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SASKATOON, Oct. 27, 2014 /CNW/ - Farmers of North America (FNA) and AgraCity Crop & Nutrition have learned their bid to acquire the CWB was rejected by CWB management.
The decision is disappointing because farmers have clearly told us in over 100 town hall meetings and thousands of one-on-one conversations that they want to acquire majority interest in the CWB, but most needed time after harvest to fully assess the opportunity. Unfortunately, the deadline for raising capital passed before harvest was completed, denying farmers adequate time.
Despite this great opportunity having been taken from growers, Genesis Grain & Fertilizer Limited Partnership is still going ahead. It is clear, now more than ever, that farmers need to own their own grain company, coupled with fertilizer distribution facilities.
"If farmers can't acquire the CWB, we believe they will build their own efficient, globally competitive business with the grain they own and the fertilizer they buy, as farmers have done in many competitor countries," says FNA President James Mann.
"We started the grain project to build on the synergies with fertilizer distribution," continues Mann. "It's a much more efficient use of farmers' capital to build both facilities on one site. Why would farmers pay for fertilizer distribution on one site, and someone else's grain handling facility at another site?"
Producers have shown overwhelming support for a farmer acquisition of the CWB and have been keenly interested, especially since they learned the successful buyer will assume ownership of CWB assets in addition to keeping the capital raised for the purchase to build grain handling infrastructure for the new company.
"The CWB's behaviour is puzzling," says Mr. Mann. "First, they reject an offer by farmers that would have facilitated farmer delivery loyalty through deferred delivery commitments to ensure volume for financial sustainability. Then, when the dust settles after majority ownership acquisition by another company, potentially foreign, they will expect farmers to come back and deliver to the CWB anyway."
The tendering process for the CWB was confirmed in an October 17 online article for The Western Producer, which quotes Minister Ritz on the fact that a process is indeed underway.
"It appears that CWB management is not giving the Minister accurate briefings. We did not have eight to ten months to reach out to farmers," says FNA spokesperson Bob Friesen. "Clearance on what we could say to farmers was not given to us by CWB management until the beginning of September. That gave farmers just over one month, during a very difficult harvest, to look at the opportunity and make a decision. Coupled with that challenge, we were given significant restrictions on how we were allowed to reach out to farmers, and what information we were able to give them."
FNA's quest for the CWB was to build a farmer-majority owned grain company with farmer ownership as high as 90 percent, depending on the strategic partner. The acquisition of the CWB was not pursued to resurrect the wheat board or for the sake of nostalgia. It was done purely for commercial reasons to build Genesis Grain & Fertilizer into a farmer owned, globally competitive grain company without reliance on government money, now or in the future.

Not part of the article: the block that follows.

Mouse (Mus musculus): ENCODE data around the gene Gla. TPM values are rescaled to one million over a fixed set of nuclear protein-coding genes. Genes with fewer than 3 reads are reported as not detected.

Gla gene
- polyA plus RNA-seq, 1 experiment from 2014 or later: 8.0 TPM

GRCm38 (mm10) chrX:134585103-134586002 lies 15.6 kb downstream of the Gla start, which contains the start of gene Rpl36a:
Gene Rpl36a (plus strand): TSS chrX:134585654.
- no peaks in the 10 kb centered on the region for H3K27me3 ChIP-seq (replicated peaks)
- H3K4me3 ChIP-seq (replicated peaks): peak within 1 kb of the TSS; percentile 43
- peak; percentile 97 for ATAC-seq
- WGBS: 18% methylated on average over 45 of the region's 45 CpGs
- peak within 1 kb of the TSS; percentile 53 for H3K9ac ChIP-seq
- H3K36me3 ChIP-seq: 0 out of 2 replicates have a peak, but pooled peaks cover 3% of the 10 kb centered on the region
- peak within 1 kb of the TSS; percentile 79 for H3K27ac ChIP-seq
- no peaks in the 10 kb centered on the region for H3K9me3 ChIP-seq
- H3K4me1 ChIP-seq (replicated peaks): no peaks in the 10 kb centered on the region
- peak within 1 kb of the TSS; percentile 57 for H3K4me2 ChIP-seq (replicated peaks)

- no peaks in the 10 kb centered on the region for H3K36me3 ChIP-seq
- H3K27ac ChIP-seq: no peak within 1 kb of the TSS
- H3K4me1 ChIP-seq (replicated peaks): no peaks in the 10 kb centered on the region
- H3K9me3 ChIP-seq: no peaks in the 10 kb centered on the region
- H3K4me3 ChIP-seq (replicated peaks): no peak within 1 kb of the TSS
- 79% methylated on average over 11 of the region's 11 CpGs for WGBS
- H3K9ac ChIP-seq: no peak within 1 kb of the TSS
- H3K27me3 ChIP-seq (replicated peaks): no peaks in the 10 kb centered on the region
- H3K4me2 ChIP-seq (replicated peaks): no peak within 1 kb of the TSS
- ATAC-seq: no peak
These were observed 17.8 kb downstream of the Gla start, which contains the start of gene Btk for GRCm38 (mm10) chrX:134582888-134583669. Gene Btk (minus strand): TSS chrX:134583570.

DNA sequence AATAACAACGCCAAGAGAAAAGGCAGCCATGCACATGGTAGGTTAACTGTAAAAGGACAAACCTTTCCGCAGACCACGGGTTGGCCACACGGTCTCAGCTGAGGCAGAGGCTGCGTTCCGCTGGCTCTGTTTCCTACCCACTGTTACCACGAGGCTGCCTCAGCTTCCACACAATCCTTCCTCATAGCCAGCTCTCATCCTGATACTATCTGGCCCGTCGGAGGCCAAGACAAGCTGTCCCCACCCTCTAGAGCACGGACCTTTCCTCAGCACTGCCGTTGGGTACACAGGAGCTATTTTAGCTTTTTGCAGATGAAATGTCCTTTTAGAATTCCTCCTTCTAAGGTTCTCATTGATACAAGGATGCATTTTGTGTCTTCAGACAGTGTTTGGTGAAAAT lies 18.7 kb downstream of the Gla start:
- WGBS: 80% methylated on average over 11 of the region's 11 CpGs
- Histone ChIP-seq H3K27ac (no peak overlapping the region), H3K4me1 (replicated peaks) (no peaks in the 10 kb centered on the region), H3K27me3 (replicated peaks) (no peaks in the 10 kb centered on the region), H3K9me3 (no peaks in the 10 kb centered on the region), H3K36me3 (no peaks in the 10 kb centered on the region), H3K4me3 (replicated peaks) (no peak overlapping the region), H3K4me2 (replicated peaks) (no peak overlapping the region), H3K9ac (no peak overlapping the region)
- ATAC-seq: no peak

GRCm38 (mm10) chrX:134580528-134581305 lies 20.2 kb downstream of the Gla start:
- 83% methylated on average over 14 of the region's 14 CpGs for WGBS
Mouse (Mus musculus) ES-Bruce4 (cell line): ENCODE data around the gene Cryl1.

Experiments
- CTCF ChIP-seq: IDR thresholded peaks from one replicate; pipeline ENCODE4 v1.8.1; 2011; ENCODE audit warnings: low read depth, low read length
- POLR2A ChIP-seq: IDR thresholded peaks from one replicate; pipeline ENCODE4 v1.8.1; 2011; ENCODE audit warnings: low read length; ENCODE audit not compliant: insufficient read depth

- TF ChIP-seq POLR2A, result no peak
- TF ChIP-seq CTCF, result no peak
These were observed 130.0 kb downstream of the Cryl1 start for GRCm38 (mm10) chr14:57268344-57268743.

"We are determined that farmers capitalize on opportunities provided by owning part of the value chain," says Mr. Mann, "and FNA — as a farmers business alliance — is the only national organization with the ability to spend the time, energy and resources that have gone into this exercise."
FNA goes on to say there is a lot of concern the Farmers Equity Plan as implemented by the CWB has very little known value. According to the CWB's public disclosure document (see pdf link below), which was released when they implemented the plan: there can be no assurance of the value, if any, or an Eligible Producer's interest in CWB at the time of privatization or thereafter.
FNA will continue consulting with farmers about their interest in the CWB and working with government, despite being told they are not in the running.
"If enough of us respond with sufficient dissatisfaction with the CWB position there is always a chance they will change their mind," says Mann. "However, it is clear that if we are silent on who the majority owner should be, the final decision on a new majority owner, according to media reports, may imminently be made by the CWB. And it will not be farmers."
"Thousands of farmers have told us they want us to pursue a solution to allow farmers to be involved in some capacity in the acquisition of the CWB. The opportunity cost for farmers is just too great for us to simply walk away," explains Mann. "After the difficulties last year when farmers were held to ransom by grain companies — being offered discounted prices far below the true world price of their grain — farmers want to own part of the value chain to accrue grain company margins."
"We call on Minister Ritz, within the spirit of 'Farmers First', to instruct CWB management to give farmers an equitable opportunity to acquire the CWB, allowing them to hit the ground running in building a farmer owned grain company." says Mann.
Farmers of North America is a member based farm business alliance
with the single mission of "Maximizing Farm Profitability."
SOURCE: Farmers of North America
For further information: Bob Friesen, VP Government Relations, Tel: (613) 230-2222, Cell: (613) 852-9711, email@example.com